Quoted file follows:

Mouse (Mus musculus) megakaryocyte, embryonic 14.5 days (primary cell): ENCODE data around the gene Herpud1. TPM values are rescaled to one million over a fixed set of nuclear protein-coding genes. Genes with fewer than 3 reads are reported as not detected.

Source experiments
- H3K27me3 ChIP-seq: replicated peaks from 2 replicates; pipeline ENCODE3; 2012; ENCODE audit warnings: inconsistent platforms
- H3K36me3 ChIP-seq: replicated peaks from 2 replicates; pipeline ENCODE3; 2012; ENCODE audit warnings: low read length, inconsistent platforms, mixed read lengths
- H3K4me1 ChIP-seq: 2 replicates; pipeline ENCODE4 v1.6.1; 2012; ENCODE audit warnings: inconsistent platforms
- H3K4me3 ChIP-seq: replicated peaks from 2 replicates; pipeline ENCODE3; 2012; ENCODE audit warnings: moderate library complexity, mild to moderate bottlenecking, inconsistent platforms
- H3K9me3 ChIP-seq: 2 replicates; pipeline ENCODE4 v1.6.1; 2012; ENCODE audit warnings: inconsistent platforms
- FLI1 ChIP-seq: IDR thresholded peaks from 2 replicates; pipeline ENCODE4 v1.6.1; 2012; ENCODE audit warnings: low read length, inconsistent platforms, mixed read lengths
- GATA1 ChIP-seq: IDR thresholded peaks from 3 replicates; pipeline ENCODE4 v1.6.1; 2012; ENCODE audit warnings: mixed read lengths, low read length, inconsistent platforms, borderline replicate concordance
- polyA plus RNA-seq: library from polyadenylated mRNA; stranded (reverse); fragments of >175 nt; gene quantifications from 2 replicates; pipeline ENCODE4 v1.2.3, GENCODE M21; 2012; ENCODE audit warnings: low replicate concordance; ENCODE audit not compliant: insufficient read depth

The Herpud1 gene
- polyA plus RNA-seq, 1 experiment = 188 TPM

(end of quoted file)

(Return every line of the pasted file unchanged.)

Mouse (Mus musculus) megakaryocyte, embryonic 14.5 days (primary cell): ENCODE data around the gene Herpud1. TPM values are rescaled to one million over a fixed set of nuclear protein-coding genes. Genes with fewer than 3 reads are reported as not detected.

Source experiments
- H3K27me3 ChIP-seq: replicated peaks from 2 replicates; pipeline ENCODE3; 2012; ENCODE audit warnings: inconsistent platforms
- H3K36me3 ChIP-seq: replicated peaks from 2 replicates; pipeline ENCODE3; 2012; ENCODE audit warnings: low read length, inconsistent platforms, mixed read lengths
- H3K4me1 ChIP-seq: 2 replicates; pipeline ENCODE4 v1.6.1; 2012; ENCODE audit warnings: inconsistent platforms
- H3K4me3 ChIP-seq: replicated peaks from 2 replicates; pipeline ENCODE3; 2012; ENCODE audit warnings: moderate library complexity, mild to moderate bottlenecking, inconsistent platforms
- H3K9me3 ChIP-seq: 2 replicates; pipeline ENCODE4 v1.6.1; 2012; ENCODE audit warnings: inconsistent platforms
- FLI1 ChIP-seq: IDR thresholded peaks from 2 replicates; pipeline ENCODE4 v1.6.1; 2012; ENCODE audit warnings: low read length, inconsistent platforms, mixed read lengths
- GATA1 ChIP-seq: IDR thresholded peaks from 3 replicates; pipeline ENCODE4 v1.6.1; 2012; ENCODE audit warnings: mixed read lengths, low read length, inconsistent platforms, borderline replicate concordance
- polyA plus RNA-seq: library from polyadenylated mRNA; stranded (reverse); fragments of >175 nt; gene quantifications from 2 replicates; pipeline ENCODE4 v1.2.3, GENCODE M21; 2012; ENCODE audit warnings: low replicate concordance; ENCODE audit not compliant: insufficient read depth

The Herpud1 gene
- polyA plus RNA-seq, 1 experiment = 188 TPM